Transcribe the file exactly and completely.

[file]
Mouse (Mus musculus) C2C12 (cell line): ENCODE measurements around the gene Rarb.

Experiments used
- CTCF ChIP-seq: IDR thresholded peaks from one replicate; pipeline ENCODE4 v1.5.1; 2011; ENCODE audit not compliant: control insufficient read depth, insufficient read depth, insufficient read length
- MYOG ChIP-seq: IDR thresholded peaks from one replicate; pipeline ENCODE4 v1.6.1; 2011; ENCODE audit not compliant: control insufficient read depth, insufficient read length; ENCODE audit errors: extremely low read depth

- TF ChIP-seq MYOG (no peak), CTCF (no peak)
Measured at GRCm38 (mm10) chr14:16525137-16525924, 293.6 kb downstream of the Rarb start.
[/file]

Mouse (Mus musculus) C2C12 (cell line): ENCODE measurements around the gene Rarb.

Experiments used
- CTCF ChIP-seq: IDR thresholded peaks from one replicate; pipeline ENCODE4 v1.5.1; 2011; ENCODE audit not compliant: control insufficient read depth, insufficient read depth, insufficient read length
- MYOG ChIP-seq: IDR thresholded peaks from one replicate; pipeline ENCODE4 v1.6.1; 2011; ENCODE audit not compliant: control insufficient read depth, insufficient read length; ENCODE audit errors: extremely low read depth

- TF ChIP-seq MYOG (no peak), CTCF (no peak)
Measured at GRCm38 (mm10) chr14:16525137-16525924, 293.6 kb downstream of the Rarb start.